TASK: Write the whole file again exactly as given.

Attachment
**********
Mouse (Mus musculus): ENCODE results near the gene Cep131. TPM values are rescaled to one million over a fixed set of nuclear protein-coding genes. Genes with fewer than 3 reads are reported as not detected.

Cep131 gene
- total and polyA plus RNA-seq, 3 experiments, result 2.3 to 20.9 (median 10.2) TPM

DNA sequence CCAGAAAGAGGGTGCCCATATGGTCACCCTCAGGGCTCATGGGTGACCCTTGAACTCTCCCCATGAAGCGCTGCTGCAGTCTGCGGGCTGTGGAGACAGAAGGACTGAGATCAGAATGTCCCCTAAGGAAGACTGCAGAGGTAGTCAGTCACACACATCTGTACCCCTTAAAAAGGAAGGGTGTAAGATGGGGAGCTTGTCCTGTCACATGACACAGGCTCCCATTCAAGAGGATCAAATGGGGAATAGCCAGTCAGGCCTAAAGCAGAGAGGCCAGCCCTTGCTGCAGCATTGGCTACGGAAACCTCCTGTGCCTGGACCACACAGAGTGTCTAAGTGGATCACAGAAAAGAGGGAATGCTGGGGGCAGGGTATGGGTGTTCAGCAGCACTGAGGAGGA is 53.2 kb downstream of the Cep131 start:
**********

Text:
Mouse (Mus musculus): ENCODE results near the gene Cep131. TPM values are rescaled to one million over a fixed set of nuclear protein-coding genes. Genes with fewer than 3 reads are reported as not detected.

Cep131 gene
- total and polyA plus RNA-seq, 3 experiments, result 2.3 to 20.9 (median 10.2) TPM

DNA sequence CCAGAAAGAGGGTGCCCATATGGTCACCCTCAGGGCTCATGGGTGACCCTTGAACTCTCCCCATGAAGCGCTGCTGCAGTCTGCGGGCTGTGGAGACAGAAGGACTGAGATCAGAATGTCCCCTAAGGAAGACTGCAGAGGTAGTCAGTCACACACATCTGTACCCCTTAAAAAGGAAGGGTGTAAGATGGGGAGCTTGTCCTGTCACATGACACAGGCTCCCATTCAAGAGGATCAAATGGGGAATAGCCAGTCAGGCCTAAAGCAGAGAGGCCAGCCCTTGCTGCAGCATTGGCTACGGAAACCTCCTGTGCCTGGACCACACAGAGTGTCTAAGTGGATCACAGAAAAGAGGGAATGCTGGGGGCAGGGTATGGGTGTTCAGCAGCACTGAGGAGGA is 53.2 kb downstream of the Cep131 start: